Painting Beaded Flowersby Suzanne Steffenson
Printed with Permission
Several years ago I saw pictures of Mario Rivoli's beaded flowers. Indeed, his coloration is usually paired with exquisite and fanciful design, so much so, it is hard to pinpoint why his flowers are so distinctive. I was told he applies color to his flowers using a paint sprayer. I was fascinated with this approach and wanted to try it for myself, but did not have the means to experiment with a fine-mist sprayer.
A few years ago glass paint was available, but it was so thick the flowers I painted looked as if they had been dipped in yogurt. I recently experimented with Jacquard Piñata alcohol-based glass paints, Pebeo Vitria water-based glass paints and Martha Stewart Crafts glass paints on beaded flower components.
The glass paints I've used are not meant for beads. They were meant to supply bright splashes of color on relatively large surfaces – sometimes in a contrasting finish – like frosted or matte. Glass paints are easy to apply and the effects range from really awful to magical. By awful, I mean the original bead finish and color is obscured by paint, like a congealed coating. By magical, I liken the subtle blending of colors and shading to a water color effect.
When you paint beads, you may prefer, as I do, to color but not change the character of the beads. I prefer beads with a clear, light-colored, or AB finish as a "canvas" for glass painting. I've also had good results with clear silver-lined 18/0s. If you apply paint with a light touch, the bead finish shows through. I've also found less is more when you are painting flower components. In other words, two colors blending into each other on an AB finish is fool-proof with its subtle shading and iridescence. Likewise, a two or three color speckled finish applied to the partial surface of an opaque bead, using a very small brush (one with few bristles), is also fun. Be brave.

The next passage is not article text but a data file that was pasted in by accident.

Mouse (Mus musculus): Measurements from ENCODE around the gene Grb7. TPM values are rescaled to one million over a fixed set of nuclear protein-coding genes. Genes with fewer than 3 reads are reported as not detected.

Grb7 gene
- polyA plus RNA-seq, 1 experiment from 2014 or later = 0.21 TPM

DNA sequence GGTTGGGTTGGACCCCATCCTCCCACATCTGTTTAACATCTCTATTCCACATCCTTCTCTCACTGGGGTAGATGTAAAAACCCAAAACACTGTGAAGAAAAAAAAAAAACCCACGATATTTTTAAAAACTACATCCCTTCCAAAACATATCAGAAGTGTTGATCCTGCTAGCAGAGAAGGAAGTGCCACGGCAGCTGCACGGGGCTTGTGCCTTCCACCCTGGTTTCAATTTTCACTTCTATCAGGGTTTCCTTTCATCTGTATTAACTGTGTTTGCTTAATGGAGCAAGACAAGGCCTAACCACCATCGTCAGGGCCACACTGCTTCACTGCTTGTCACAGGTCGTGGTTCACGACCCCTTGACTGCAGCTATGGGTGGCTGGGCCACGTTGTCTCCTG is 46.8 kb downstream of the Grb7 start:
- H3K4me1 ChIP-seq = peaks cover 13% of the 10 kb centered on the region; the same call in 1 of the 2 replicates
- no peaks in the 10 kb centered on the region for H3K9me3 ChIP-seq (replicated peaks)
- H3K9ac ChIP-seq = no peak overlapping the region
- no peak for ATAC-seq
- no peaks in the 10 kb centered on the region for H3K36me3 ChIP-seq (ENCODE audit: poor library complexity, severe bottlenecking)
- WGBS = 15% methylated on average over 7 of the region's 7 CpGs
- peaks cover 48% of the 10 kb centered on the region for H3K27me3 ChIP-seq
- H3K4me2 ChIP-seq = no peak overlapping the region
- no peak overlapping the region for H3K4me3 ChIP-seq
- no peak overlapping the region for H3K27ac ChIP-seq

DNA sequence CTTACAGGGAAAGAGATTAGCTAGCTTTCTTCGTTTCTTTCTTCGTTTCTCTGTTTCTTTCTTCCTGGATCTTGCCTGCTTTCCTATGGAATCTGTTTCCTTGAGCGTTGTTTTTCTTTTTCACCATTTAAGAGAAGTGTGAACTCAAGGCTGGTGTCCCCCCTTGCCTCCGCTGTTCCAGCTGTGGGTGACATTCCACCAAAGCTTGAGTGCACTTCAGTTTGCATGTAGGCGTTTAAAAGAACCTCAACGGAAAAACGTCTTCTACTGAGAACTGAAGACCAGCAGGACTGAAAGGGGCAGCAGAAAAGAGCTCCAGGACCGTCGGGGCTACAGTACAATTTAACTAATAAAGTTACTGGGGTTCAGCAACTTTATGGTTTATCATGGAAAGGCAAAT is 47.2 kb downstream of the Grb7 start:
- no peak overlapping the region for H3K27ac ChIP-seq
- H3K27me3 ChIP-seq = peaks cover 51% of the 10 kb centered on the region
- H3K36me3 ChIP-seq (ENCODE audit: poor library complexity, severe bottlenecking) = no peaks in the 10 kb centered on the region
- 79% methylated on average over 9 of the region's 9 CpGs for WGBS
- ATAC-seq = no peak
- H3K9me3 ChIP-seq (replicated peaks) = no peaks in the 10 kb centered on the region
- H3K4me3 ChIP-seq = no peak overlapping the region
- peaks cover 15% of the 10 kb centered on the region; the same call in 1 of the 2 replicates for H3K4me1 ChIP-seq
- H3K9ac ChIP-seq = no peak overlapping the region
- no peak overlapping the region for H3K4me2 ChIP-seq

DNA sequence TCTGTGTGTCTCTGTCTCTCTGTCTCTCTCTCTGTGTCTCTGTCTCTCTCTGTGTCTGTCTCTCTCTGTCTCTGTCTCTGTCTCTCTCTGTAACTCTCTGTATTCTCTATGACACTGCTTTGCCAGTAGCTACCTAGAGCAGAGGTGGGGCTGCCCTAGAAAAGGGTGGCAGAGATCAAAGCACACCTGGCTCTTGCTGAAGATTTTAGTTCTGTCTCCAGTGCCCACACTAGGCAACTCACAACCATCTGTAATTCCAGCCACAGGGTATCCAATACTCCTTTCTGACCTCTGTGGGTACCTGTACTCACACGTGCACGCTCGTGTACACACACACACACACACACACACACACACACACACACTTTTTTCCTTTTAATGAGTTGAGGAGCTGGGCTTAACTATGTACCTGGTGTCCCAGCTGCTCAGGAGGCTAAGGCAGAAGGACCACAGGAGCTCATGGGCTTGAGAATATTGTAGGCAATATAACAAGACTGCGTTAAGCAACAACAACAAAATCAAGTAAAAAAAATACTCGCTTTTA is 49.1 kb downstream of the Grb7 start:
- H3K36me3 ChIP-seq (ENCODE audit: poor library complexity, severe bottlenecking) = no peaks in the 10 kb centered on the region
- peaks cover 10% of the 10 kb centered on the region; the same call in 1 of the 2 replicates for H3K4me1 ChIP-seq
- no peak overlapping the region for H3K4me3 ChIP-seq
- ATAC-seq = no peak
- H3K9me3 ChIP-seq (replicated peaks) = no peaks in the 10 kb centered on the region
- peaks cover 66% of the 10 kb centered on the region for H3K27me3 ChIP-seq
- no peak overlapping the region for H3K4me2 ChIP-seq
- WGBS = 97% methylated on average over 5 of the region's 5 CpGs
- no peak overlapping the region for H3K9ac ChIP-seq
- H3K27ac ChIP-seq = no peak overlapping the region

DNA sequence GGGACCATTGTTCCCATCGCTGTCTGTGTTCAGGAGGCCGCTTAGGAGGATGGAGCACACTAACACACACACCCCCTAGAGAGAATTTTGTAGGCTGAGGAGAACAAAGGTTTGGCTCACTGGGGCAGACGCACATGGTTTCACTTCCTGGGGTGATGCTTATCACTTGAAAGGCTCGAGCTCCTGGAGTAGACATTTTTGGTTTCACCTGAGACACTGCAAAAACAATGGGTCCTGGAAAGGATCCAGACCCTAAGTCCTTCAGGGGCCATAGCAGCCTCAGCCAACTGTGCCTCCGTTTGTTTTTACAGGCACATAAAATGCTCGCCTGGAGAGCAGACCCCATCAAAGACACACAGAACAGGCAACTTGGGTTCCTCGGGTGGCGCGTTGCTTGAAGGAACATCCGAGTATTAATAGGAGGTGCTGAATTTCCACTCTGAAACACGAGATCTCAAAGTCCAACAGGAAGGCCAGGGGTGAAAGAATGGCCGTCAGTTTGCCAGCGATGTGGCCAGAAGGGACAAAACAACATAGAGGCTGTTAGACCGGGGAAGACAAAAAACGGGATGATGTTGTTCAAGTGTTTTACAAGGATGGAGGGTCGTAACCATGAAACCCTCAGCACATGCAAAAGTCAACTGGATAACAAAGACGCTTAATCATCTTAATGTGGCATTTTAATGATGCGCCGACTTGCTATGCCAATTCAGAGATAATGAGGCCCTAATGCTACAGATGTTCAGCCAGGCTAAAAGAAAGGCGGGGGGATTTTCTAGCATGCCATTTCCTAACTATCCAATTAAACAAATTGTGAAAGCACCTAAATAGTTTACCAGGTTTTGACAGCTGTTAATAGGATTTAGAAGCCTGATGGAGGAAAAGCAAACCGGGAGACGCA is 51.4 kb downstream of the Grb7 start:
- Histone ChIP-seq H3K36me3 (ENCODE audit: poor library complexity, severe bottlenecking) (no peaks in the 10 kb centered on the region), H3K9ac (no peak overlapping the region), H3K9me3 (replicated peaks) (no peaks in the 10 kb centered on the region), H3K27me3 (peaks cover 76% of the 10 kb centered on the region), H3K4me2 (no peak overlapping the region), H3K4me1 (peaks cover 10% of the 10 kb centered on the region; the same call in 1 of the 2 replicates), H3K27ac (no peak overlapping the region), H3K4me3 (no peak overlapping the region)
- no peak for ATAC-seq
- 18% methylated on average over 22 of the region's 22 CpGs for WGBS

Usually I paint the components, like leaves and petals, before assembling them, although for the smaller flowers (with 16/0s and 18/0s), it has proven easier to assemble the flower and then apply the paint. I do not paint individual beads and then assemble them. I usually paint the components before I shape them to better control the application.
I use simple and inexpensive tools and materials when painting – toothpicks, paper towels, lint-free and lightweight blotting materials like tiny sponge applicators (used for makeup), and very small and flexible paint brushes. Because the glass paints dry fairly quickly, have the pen or brush in one hand and blotting material in the other. I do not recommend cotton balls or any material likely to leave fibers on your components. Paint on a white surface, like a paper towel, to better judge the amount of color you have applied.
Remember you can apply paint to the front and back of the beaded flower component. It is unlikely the color application will be consistent as it would be if you were using different colored beads. And your beads will spin on the wire, so consider that as you apply paint. And hedge your bets. I usually make extra leaves or petals so I can select the best of the bunch when constructing the flower.
I'm hoping others will try painting beaded flower components, share their results, and broaden the possibilities for others. I've found painting is no substitute for the traditional forms of using various colors and finishes of beads to shade a beaded flower component – painting is simply different, not better.
Jacquard Piñata Glass Paints
These alcohol-based glass paints are translucent, which is my preference when painting beaded flower components. The paints dry quickly – almost on contact – so you need to move quickly when applying and blotting color. The Piñata paints are the most affordable in an "exciter" pack containing seven colors, clean up solution, and extender. The extender acts like a thinner in that it keeps the color from drying up in the paint dish, and allows you to mix colors. You need extender to manage the application process and the specialized clean up solution to properly clean brushes.
These colors are cured over time and become water, but not alcohol, resistant.